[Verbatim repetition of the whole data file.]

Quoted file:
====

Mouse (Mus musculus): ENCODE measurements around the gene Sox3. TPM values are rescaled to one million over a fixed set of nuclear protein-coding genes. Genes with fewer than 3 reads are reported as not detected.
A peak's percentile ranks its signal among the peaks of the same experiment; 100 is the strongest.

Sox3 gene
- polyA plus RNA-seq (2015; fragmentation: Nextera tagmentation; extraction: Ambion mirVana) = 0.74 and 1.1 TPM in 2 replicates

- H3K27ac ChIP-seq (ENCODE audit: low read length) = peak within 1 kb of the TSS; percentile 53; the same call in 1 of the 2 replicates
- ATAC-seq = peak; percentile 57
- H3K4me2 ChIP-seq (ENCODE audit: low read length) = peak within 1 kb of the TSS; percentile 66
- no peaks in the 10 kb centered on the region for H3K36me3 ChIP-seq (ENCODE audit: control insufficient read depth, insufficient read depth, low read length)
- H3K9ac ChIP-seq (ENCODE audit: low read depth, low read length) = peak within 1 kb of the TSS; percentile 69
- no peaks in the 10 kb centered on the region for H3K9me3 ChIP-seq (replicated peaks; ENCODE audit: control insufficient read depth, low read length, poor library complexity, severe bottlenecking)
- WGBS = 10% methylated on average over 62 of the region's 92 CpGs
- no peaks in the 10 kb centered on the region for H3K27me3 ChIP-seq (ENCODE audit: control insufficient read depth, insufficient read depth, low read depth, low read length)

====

Mouse (Mus musculus): ENCODE measurements around the gene Sox3. TPM values are rescaled to one million over a fixed set of nuclear protein-coding genes. Genes with fewer than 3 reads are reported as not detected.
A peak's percentile ranks its signal among the peaks of the same experiment; 100 is the strongest.

Sox3 gene
- polyA plus RNA-seq (2015; fragmentation: Nextera tagmentation; extraction: Ambion mirVana) = 0.74 and 1.1 TPM in 2 replicates

- H3K27ac ChIP-seq (ENCODE audit: low read length) = peak within 1 kb of the TSS; percentile 53; the same call in 1 of the 2 replicates
- ATAC-seq = peak; percentile 57
- H3K4me2 ChIP-seq (ENCODE audit: low read length) = peak within 1 kb of the TSS; percentile 66
- no peaks in the 10 kb centered on the region for H3K36me3 ChIP-seq (ENCODE audit: control insufficient read depth, insufficient read depth, low read length)
- H3K9ac ChIP-seq (ENCODE audit: low read depth, low read length) = peak within 1 kb of the TSS; percentile 69
- no peaks in the 10 kb centered on the region for H3K9me3 ChIP-seq (replicated peaks; ENCODE audit: control insufficient read depth, low read length, poor library complexity, severe bottlenecking)
- WGBS = 10% methylated on average over 62 of the region's 92 CpGs
- no peaks in the 10 kb centered on the region for H3K27me3 ChIP-seq (ENCODE audit: control insufficient read depth, insufficient read depth, low read depth, low read length)